Wednesday, November 23, 2011

Rainbow Velvet and Marshmallow Clouds

When I was a kid, I loved Lisa Frank stationary. Remember that stuff? It was bright and colorful, and even at age nine, when you should be a little too old for stickers, I had a sticker collection which consisted mostly of Lisa Frank and Sanrio stuff. This rainbow cake reminds me of a Lisa Frank collection and of being a kid. In fact, I believe I was humming the Reading Rainbow theme song while affixing the clouds onto the sky… “Butterflies in the sky, I can go twice as high…

A cousin of a friend of a friend (right?) was planning her daughter’s first rainbow themed birthday party and had this cake in mind. I was super excited, you have no idea. Lately I’ve gotten opportunities to challenge my skills and make things that I couldn’t justify doing just for fun. Except wedding cakes. When I start getting more than 4 hours sleep a night, I realize I’m just being a lazy blub, and I start making wedding cakes. Just for fun. I kid. It’s usually 5 hours of sleep. But these opportunities actually justify all my trips to Costco for embarrasing amounts of butter.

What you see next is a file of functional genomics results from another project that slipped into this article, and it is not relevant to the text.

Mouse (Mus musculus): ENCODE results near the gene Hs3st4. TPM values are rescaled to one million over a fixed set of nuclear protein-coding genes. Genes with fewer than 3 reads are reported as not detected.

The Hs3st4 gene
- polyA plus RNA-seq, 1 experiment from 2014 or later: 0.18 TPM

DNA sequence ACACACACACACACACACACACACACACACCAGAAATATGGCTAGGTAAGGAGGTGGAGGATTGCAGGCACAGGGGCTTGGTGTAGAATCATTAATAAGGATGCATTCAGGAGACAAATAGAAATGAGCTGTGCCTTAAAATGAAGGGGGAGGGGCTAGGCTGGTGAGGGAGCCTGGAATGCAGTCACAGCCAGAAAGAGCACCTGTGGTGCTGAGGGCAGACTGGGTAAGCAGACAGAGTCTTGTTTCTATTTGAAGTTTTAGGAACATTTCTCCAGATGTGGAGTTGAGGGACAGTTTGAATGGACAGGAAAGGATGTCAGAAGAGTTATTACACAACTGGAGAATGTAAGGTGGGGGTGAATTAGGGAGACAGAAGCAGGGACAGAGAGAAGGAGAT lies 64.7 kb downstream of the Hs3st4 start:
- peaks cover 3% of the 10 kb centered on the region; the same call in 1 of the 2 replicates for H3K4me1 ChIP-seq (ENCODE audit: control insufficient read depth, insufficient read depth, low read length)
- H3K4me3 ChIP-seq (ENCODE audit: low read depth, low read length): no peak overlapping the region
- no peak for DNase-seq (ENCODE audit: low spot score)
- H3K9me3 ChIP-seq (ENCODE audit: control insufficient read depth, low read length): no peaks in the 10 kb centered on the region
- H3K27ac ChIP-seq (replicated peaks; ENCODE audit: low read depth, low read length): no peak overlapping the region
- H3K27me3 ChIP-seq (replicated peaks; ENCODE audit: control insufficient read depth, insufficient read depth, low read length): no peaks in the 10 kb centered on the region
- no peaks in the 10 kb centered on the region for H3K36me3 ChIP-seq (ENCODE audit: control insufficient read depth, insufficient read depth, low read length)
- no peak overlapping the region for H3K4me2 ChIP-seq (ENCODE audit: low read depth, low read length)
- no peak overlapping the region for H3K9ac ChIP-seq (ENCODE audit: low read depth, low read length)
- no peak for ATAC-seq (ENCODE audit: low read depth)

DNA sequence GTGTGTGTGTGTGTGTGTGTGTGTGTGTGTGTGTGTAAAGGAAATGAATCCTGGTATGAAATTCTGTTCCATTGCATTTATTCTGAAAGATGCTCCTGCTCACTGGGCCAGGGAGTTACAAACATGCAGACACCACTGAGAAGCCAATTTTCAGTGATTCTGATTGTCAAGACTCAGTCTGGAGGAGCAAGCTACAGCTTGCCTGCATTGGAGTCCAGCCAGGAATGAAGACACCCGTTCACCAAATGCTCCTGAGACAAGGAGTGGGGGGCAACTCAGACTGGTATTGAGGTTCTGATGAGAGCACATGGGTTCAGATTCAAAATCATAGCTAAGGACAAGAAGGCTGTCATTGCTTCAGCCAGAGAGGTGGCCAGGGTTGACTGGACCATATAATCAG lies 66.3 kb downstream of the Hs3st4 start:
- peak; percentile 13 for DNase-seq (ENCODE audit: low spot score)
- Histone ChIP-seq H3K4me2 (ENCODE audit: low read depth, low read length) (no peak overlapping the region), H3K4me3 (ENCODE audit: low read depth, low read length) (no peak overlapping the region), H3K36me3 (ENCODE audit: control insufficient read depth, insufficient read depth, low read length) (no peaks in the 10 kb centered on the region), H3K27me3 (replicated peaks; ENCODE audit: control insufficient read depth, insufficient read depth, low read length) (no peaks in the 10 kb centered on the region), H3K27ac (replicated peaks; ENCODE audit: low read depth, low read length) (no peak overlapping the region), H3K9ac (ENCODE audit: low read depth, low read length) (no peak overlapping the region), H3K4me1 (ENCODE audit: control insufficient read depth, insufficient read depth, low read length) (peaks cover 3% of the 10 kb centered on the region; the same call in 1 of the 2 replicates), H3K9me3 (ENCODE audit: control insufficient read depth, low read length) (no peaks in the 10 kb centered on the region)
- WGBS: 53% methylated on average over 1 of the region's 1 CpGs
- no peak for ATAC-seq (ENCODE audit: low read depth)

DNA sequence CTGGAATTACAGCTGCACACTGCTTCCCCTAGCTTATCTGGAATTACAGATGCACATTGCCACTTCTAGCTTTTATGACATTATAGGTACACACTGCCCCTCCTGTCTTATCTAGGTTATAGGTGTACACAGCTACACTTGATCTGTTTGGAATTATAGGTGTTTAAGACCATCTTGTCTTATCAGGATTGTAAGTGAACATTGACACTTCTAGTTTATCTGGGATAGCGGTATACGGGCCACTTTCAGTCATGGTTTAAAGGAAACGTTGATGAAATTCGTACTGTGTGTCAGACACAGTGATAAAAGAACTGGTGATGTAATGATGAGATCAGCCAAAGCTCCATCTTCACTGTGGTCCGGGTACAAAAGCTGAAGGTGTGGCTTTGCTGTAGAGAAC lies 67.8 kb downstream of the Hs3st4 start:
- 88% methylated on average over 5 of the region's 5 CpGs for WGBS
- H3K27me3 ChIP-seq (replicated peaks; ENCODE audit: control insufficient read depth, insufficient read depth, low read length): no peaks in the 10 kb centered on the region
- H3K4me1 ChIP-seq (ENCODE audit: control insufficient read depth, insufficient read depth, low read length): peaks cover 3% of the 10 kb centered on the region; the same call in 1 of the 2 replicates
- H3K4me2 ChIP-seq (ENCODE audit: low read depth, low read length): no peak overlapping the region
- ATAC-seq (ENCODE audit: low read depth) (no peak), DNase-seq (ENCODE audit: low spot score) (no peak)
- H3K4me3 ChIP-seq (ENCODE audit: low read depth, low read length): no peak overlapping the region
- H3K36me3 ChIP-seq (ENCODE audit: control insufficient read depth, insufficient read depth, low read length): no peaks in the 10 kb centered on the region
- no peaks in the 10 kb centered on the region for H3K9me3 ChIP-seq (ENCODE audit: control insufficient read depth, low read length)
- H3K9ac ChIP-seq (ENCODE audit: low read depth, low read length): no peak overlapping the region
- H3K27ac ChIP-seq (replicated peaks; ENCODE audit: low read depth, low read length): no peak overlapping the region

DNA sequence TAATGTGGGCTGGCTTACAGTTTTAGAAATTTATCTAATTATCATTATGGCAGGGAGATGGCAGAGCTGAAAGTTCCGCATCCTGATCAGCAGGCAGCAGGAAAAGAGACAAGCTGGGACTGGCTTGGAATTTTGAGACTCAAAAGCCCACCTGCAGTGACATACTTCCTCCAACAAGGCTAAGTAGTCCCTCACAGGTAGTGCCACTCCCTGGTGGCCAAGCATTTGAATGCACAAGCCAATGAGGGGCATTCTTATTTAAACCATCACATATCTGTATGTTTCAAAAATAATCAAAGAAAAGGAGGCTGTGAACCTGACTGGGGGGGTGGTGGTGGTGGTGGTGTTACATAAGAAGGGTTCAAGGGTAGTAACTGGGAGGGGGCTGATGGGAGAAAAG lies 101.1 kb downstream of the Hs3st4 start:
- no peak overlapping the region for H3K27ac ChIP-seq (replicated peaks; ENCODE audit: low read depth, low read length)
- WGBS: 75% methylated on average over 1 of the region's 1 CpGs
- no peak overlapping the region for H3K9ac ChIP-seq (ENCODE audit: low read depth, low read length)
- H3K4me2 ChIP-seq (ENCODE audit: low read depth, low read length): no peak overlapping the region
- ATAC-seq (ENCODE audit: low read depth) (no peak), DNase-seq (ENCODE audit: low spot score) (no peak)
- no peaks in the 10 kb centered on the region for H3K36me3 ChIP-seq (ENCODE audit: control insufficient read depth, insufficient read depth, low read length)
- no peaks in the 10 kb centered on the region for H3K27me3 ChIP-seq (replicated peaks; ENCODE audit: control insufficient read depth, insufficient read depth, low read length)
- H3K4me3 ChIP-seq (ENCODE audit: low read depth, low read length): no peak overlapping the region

I’ve made marshmallow clouds before and I think the idea is really really cute and I’m so glad I got to make them again. It’s just Martha’s piping marshmallow, with a 3/8” round tip (the same one I use for macarons) piped into free form cloud shapes. They are fixed onto the fondant cake with royal icing. I was pressed for time, however, and used a toothpick to hold the clouds on as the royal icing dried. I wish I could take credit for the cake topper, but this creative mommy actually ordered this figurine to be custom made to her little girl’s photo, favorite bear and birthday outfit! It’s just so insanely cute. It hurts.